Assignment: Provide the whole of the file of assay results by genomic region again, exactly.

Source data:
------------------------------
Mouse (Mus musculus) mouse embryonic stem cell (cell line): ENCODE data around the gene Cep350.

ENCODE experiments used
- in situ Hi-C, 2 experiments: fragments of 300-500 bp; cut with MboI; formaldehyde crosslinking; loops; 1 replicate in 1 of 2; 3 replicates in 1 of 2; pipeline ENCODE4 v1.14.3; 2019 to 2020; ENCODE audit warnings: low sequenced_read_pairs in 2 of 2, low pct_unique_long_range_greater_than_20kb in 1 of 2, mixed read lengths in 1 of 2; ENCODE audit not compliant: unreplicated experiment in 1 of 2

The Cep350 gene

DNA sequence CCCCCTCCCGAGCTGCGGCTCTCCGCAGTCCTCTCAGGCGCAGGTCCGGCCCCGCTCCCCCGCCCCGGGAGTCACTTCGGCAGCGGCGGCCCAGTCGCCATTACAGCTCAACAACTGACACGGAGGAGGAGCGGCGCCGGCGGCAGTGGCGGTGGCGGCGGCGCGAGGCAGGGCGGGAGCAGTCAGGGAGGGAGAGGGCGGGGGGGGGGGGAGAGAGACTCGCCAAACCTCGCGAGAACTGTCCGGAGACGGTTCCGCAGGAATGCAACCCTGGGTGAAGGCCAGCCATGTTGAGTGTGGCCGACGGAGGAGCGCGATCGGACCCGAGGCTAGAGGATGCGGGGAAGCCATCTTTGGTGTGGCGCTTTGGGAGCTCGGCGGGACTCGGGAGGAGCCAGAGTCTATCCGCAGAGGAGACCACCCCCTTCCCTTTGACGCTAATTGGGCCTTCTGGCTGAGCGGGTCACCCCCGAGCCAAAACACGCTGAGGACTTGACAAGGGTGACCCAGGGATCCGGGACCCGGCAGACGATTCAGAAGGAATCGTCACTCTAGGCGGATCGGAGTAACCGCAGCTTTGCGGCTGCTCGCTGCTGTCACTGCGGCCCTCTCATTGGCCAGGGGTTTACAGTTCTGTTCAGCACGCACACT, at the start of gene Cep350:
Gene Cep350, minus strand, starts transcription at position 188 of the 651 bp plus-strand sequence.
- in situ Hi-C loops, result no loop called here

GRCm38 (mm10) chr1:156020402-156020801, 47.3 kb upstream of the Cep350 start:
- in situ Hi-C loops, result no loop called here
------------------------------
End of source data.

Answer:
Mouse (Mus musculus) mouse embryonic stem cell (cell line): ENCODE data around the gene Cep350.

ENCODE experiments used
- in situ Hi-C, 2 experiments: fragments of 300-500 bp; cut with MboI; formaldehyde crosslinking; loops; 1 replicate in 1 of 2; 3 replicates in 1 of 2; pipeline ENCODE4 v1.14.3; 2019 to 2020; ENCODE audit warnings: low sequenced_read_pairs in 2 of 2, low pct_unique_long_range_greater_than_20kb in 1 of 2, mixed read lengths in 1 of 2; ENCODE audit not compliant: unreplicated experiment in 1 of 2

The Cep350 gene

DNA sequence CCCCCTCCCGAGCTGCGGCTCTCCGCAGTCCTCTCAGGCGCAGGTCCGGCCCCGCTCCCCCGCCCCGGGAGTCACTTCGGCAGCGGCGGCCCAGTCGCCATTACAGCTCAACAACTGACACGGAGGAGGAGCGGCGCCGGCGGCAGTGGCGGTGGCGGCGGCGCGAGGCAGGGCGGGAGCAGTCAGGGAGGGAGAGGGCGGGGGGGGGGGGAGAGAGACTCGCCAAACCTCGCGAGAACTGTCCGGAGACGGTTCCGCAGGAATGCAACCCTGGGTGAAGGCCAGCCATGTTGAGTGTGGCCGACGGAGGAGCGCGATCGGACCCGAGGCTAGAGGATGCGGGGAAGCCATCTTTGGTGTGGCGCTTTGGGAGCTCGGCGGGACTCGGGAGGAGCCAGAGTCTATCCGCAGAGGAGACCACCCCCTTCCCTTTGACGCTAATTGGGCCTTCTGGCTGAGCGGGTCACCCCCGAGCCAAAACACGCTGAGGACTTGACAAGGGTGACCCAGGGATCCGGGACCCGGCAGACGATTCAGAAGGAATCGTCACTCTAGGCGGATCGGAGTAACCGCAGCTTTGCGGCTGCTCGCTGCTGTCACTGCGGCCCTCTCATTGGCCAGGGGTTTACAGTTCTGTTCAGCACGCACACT, at the start of gene Cep350:
Gene Cep350, minus strand, starts transcription at position 188 of the 651 bp plus-strand sequence.
- in situ Hi-C loops, result no loop called here

GRCm38 (mm10) chr1:156020402-156020801, 47.3 kb upstream of the Cep350 start:
- in situ Hi-C loops, result no loop called here